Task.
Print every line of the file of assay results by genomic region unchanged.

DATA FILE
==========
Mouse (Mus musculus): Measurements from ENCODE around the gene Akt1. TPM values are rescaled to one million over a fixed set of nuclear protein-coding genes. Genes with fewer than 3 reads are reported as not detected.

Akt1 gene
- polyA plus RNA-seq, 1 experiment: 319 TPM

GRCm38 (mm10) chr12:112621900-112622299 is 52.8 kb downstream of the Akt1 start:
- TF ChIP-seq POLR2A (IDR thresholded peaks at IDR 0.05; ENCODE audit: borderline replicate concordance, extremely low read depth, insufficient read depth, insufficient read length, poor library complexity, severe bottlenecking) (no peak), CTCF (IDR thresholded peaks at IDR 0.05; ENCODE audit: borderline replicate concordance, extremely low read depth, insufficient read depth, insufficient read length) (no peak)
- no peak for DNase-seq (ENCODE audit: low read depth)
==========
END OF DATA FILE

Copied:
Mouse (Mus musculus): Measurements from ENCODE around the gene Akt1. TPM values are rescaled to one million over a fixed set of nuclear protein-coding genes. Genes with fewer than 3 reads are reported as not detected.

Akt1 gene
- polyA plus RNA-seq, 1 experiment: 319 TPM

GRCm38 (mm10) chr12:112621900-112622299 is 52.8 kb downstream of the Akt1 start:
- TF ChIP-seq POLR2A (IDR thresholded peaks at IDR 0.05; ENCODE audit: borderline replicate concordance, extremely low read depth, insufficient read depth, insufficient read length, poor library complexity, severe bottlenecking) (no peak), CTCF (IDR thresholded peaks at IDR 0.05; ENCODE audit: borderline replicate concordance, extremely low read depth, insufficient read depth, insufficient read length) (no peak)
- no peak for DNase-seq (ENCODE audit: low read depth)